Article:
No on-screen insanity was evident in the spoken word video, Daddy Beat Speaks (1981) co-directed by John Frady and (another Cal Arts grad) A. Star Reese. Daddy Beat was a character created by Peter Beckman which he would perform at Hollywood night clubs before or inbetween music acts. A contemporary take on the beatnik poets of the 50's, Beckman's character was of such interest that Frady & Reese asked to produce some of his material into a video. Pooling their resources, the 2 directors shot Daddy Beat's "poetry" on the rooftop of the Chateau des Fleurs late one night with a complete video crew.

Peter taped numerous performances as Daddy Beat years later for Ian Price's The La Reina Del Barrio TV Show, an underground television series which was broadcast in East Los Angeles on Adelphia cable (as public access). Old shows with Daddy Beat are sometimes posted on YouTube.

In the movie, Frances (1982) directed by Graeme Clifford, Beckman played the Head of the Asylum where Jessica Lange's character (Hollywood star, Frances Farmer) was committed. Unfortunately, Peter's scenes were cut out of the film in order to spend more time on the romantic sequences. Peter was in good company as a song composed by John Barry and sung by Sarah Brightman was also dropped from the Brooksfilm production.

Ending Beckman's "insanity" cycle was the music video, Pyscho Therapy (1983) directed by Francis Delia for the Ramones album "Subterranean Jungle." Peter played the part of a Prison Psychiatrist. The video was censored in some countries for some disturbing imagery.

In the feature, Echo Park (1986) Peter plays a short but pivotal (and uncredited) role as the molester of Susan Dey's character, May. Robert Dornhelm directed and Tom Hulce co-starred (in his first film after Amadeus).

An unusual narration assignment was for the promotional short, This Is CinemaScope (1987) directed by David Koenigsberg (the producer of The Soul Patrol). The 35mm film was only 2 minutes long and was projected at one frame per second through a Todd-AO anamorphic lens on an animation camera stand. The film extolled the great virtues and ease of shooting in CinemaScope on that stand. You can listen to it here!

C.H.U.D. II - Bud the Chud (1989) directed by David Irving, was a zombie movie with an all-star "B" cast. Gerrit Graham co-starred as Bud the CHUD with Trisha Leigh Fisher, Robert Vaughn, Bianca Jagger, Larry Linville, Jack Riley, June Lockhart, Norman Fell, Rich Hall, Clive Revill and Robert Englund. Peter Beckman played a Fry Cook who turns into a Zombie.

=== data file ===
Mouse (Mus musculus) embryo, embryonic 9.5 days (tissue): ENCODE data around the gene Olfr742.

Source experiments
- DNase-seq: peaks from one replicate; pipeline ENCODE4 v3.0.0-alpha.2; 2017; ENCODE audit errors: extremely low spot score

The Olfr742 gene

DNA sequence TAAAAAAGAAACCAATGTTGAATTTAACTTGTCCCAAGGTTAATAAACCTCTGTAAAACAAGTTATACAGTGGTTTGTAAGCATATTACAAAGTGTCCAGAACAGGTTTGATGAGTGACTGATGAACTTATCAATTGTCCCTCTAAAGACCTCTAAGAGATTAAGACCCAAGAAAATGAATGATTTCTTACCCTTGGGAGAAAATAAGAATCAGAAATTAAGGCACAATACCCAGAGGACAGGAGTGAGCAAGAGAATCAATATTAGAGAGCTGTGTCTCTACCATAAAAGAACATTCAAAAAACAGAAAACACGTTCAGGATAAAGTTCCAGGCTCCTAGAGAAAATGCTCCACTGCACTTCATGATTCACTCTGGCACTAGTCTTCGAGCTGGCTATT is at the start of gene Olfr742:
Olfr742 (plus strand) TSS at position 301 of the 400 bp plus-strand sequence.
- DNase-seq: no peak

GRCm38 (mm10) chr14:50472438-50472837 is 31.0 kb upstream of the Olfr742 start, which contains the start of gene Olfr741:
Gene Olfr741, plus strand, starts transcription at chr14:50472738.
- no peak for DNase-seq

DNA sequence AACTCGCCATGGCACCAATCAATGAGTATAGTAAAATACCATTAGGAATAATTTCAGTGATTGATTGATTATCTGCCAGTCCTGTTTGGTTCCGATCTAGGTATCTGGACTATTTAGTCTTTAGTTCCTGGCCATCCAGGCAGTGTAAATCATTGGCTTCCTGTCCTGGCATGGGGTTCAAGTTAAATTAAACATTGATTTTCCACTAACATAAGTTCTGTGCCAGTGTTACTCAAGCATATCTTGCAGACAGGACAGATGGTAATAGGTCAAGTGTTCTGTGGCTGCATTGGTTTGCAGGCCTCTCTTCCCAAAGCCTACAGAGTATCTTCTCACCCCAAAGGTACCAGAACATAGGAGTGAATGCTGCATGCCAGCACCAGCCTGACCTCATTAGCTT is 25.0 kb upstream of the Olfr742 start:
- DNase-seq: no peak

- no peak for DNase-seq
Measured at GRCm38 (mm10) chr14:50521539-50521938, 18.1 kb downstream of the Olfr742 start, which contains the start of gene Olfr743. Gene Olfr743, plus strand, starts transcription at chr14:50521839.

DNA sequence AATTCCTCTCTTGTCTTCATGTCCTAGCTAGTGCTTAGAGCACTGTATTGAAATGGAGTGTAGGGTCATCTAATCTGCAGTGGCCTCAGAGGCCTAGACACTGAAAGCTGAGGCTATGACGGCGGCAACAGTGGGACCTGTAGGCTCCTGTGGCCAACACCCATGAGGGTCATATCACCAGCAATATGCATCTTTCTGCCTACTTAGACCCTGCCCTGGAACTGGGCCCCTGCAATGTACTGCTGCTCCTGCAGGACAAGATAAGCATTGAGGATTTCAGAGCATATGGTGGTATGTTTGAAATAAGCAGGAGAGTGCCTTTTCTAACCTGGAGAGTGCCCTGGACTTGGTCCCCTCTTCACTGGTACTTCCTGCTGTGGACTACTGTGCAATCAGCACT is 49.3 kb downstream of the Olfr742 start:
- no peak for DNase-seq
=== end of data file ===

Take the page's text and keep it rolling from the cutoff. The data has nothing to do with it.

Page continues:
Throughout his career Mr. Beckman has been a writer of all trades. During the late 80's and early 90's he was a Contributing Editor & Arts Editor for Venice Magazine, arguably the best art magazine in Southern California at the time.

Peter appeared in another John Frady directed music video, this time for the band, Low Pop Suicide (formed by musician Dave Allen), and their new single, Crush (1992). The single was from the band's premiere release, "The Disengagement EP." Beckman played a Producer within the video.

I Married My Mom (1993) was a feature directed by David Jove (under the pseudonym David Maxson), which starred Michael Pataki, Mary Woronov and Ed Gale. Peter had a small but good part as Gordon Blinn, a school principal. Luxor Films produced the feature and sales were handled by KIP International Pictures. The film was never released and had its only known screening at the American Film Market (in Santa Monica, California) on Wednesday March 3, 1993.

A feature which did get released (but without Peter and a whole lot of other actors) was Wild Bill (1995) directed by Walter Hill, starring Jeff Bridges and Ellen Barkin. A sequence that was shot at the State Theater on Broadway in downtown Los Angles was scrapped after several days of photography. Beckman played the part of the Stage Manager. Since the sequence was never completed and was never part of any Director's Cut (Walter Hill elected not to complete it), it will probably never be included on any DVD. Yet, a completely different version exists as the feature was based on the book "Deadwood" by Peter Dexter, which was then made as an HBO television series (with Walter Hill as one of the directors).